Posted on Tuesday, August 5, 2014
Steam, humidity, and condensation in a bathroom can cause a number of issues such as warping fixtures, blistering paint, and allowing mold and mildew to flourish. The best way to prevent these issues is to aerate the room with a bathroom ventilation system.
Bathroom ceiling fans are the most effective ventilation system, but it is important to choose the right one for your home. Bathroom fans are rated by CFM – how many cubic feet of air they can move in one minute. To determine which size is right for you bathroom, simply multiply your room’s square footage by 1.1. A fan’s CFM rating will be printed on its outside box.
The best place to install a bathroom fan is in between the toilet and shower. To ensure you are not harming pipes or wire, first drill a reference hole with a small drill bit. If you are installing in a lower-level bathroom, gradually make the hole larger until you can see what’s above. For upper level restrooms, crawl into the attic to remove insulation and ensure you are not too close to pipes or wiring.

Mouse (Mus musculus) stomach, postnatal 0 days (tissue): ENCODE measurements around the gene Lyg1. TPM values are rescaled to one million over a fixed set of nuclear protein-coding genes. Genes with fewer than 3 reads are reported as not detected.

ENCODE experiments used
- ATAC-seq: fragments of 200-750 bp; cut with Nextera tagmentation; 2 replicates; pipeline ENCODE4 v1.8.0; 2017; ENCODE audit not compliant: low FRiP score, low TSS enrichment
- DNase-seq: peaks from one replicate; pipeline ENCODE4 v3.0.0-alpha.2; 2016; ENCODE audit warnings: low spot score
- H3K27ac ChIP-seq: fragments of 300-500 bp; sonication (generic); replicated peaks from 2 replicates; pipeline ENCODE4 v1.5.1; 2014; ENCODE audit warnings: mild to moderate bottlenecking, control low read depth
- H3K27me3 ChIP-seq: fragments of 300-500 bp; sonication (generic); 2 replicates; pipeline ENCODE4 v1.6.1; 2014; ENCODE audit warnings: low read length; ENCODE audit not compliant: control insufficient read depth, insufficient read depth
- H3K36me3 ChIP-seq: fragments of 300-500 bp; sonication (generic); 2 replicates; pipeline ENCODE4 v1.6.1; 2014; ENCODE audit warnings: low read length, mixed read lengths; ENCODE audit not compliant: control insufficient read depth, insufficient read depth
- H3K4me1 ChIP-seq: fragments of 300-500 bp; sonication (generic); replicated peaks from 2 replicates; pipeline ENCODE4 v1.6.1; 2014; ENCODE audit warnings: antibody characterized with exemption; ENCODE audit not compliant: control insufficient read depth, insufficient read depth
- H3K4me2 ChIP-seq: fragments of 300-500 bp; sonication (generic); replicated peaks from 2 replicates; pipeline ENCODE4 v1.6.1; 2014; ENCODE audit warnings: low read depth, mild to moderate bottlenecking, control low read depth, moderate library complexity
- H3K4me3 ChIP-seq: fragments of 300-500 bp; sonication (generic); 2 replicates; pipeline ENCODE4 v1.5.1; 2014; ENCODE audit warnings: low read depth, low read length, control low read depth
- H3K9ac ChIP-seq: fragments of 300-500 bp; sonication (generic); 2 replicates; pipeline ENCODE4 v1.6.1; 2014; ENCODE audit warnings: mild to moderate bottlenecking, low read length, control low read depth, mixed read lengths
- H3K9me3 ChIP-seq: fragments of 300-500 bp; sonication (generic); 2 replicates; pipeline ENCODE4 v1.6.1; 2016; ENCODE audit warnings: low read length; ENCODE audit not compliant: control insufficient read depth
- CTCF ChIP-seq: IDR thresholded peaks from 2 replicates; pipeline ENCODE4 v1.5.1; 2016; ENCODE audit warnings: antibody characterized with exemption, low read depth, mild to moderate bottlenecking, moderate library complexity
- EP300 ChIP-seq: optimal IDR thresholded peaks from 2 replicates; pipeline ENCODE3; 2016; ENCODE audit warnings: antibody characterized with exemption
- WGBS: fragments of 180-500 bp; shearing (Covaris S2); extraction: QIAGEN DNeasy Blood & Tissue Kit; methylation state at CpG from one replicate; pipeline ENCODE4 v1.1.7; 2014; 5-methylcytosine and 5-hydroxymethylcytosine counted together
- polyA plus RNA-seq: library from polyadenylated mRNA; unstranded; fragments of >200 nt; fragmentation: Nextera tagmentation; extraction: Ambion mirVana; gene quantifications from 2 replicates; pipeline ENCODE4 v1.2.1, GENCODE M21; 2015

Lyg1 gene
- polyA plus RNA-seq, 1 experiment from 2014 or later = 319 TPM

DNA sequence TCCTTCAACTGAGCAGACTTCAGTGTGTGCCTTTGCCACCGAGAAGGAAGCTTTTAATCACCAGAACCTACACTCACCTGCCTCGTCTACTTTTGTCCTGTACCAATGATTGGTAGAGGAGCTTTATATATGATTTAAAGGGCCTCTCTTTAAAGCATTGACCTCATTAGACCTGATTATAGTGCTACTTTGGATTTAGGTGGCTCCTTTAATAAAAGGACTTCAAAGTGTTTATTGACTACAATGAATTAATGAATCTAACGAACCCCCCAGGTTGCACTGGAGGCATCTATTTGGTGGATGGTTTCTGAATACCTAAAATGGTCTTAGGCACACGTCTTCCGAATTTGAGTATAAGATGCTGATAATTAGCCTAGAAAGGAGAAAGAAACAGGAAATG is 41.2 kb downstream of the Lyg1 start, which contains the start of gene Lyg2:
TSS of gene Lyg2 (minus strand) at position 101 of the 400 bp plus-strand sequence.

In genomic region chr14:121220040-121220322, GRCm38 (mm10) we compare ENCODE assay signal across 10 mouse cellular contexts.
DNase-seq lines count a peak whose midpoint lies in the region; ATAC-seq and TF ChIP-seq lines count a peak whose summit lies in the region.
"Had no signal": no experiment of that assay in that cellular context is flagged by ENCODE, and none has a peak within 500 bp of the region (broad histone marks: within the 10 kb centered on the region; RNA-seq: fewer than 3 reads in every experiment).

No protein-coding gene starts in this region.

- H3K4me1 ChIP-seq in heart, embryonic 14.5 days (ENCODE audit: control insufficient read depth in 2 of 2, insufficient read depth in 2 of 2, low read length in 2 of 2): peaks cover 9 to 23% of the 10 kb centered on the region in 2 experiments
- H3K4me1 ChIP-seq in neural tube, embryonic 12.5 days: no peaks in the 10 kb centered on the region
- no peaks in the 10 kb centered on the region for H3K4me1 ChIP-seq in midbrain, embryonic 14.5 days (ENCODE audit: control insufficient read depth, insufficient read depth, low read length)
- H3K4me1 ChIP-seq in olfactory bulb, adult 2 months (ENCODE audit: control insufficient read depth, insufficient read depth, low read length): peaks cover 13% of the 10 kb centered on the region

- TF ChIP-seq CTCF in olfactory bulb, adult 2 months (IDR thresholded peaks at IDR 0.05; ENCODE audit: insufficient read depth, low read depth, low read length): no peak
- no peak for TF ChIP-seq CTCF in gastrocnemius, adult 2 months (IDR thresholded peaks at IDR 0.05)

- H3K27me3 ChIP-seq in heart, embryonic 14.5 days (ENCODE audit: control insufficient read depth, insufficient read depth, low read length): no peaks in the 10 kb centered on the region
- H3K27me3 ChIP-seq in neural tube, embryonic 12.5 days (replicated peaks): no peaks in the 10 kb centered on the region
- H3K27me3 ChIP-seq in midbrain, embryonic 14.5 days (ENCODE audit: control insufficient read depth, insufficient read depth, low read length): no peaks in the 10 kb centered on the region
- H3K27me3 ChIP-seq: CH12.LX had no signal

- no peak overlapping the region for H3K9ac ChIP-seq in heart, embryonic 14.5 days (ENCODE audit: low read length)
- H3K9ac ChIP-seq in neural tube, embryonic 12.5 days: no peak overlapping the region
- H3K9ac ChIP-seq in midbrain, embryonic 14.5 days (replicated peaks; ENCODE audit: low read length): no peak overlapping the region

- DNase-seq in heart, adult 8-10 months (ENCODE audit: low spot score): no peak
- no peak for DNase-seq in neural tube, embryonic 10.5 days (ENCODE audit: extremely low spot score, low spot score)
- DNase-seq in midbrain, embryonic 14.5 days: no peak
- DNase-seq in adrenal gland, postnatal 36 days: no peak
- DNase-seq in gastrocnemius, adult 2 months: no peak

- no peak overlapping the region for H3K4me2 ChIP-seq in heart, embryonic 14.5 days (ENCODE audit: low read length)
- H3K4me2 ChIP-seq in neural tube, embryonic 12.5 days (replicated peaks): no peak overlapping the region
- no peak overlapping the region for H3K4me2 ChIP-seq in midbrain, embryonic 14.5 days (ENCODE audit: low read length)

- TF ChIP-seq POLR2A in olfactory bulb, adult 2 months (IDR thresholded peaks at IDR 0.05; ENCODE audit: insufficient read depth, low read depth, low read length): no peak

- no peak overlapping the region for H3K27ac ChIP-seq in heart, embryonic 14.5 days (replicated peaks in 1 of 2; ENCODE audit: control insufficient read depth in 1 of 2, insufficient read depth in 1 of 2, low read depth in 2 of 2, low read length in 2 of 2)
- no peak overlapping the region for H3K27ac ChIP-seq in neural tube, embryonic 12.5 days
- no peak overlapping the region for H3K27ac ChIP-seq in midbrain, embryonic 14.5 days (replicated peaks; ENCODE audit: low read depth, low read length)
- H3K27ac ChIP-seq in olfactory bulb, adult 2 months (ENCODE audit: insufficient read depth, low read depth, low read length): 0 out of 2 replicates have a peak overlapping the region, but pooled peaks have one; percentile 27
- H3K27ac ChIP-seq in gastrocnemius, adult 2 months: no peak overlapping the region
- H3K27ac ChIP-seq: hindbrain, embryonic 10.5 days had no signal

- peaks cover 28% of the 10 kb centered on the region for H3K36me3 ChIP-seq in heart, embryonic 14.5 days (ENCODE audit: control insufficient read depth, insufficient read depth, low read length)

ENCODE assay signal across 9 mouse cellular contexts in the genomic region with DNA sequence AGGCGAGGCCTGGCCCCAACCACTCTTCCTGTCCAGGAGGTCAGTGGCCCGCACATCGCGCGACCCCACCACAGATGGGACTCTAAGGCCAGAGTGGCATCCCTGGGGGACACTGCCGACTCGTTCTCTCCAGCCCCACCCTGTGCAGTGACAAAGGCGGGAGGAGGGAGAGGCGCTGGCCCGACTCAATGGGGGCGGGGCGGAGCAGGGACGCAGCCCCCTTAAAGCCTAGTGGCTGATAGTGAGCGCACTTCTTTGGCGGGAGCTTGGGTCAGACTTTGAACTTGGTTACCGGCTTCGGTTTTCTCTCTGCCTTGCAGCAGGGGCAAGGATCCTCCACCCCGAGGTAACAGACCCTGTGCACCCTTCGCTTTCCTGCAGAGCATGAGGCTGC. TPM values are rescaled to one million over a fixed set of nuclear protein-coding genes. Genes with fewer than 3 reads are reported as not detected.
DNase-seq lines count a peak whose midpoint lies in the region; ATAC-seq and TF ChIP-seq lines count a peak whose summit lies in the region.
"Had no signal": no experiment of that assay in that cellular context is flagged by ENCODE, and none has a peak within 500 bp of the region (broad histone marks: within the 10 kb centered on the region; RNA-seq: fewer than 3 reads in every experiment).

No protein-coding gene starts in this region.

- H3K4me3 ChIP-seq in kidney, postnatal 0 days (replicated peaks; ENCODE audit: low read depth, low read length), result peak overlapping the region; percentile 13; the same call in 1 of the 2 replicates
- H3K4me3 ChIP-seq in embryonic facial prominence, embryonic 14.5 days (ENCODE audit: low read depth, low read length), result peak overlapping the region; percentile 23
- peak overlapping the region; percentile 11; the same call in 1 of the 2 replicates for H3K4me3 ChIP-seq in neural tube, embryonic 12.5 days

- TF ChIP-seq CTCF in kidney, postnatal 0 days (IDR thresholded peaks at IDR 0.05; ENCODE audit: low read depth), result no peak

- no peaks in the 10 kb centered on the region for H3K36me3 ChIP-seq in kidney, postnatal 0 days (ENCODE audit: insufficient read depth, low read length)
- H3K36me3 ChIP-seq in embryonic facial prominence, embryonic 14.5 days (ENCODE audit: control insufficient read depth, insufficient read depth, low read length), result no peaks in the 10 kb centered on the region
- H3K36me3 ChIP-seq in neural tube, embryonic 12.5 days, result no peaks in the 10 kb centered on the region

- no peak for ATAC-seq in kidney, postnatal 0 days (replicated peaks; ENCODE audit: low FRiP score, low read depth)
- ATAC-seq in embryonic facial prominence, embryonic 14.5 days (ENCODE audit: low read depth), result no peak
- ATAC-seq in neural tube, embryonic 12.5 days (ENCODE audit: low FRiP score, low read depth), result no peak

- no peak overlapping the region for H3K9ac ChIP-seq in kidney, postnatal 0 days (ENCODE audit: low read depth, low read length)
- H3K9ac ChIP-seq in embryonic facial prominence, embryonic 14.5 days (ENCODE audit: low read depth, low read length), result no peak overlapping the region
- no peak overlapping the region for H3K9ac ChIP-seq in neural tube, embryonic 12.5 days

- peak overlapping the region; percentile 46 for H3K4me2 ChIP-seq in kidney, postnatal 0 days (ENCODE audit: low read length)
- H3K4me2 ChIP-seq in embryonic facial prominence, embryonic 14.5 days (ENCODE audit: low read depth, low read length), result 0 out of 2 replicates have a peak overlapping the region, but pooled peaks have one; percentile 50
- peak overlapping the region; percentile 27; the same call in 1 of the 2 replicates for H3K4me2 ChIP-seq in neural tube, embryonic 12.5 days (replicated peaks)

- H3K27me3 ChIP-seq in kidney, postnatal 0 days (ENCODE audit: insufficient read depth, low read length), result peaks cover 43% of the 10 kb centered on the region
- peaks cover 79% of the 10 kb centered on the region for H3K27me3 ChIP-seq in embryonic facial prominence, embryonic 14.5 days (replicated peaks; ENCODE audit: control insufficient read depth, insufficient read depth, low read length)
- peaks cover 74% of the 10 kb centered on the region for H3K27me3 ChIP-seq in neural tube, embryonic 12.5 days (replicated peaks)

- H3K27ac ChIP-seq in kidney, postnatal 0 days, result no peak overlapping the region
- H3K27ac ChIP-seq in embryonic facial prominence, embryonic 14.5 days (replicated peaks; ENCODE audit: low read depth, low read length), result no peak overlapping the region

Once you are sure you’re clear of obstructions, measure the fan’s intake port to determine what size hole to cut in the ceiling. Using a layout or framing square, draw the outline of the intake vent onto the ceiling. Be sure to use the reference hole as a centering point. Using a jigsaw, drywall saw, or reciprocating saw, cut the section out of the ceiling. Be sure to wear goggles and a facemask to prevent injury, and always support the waste piece before making final cuts to ensure smooth lines.
Once the hole is cut, your bathroom fan is ready to be installed. Instructions for proper installation and wiring should be included with your fan.
Please note: To prevent moisture-related problems such as mold, your bathroom ventilation system must vent outdoors. Pushing moisture into your attic or an upper level may clear the bathroom, but can cause rotting of support beams and other structural issues.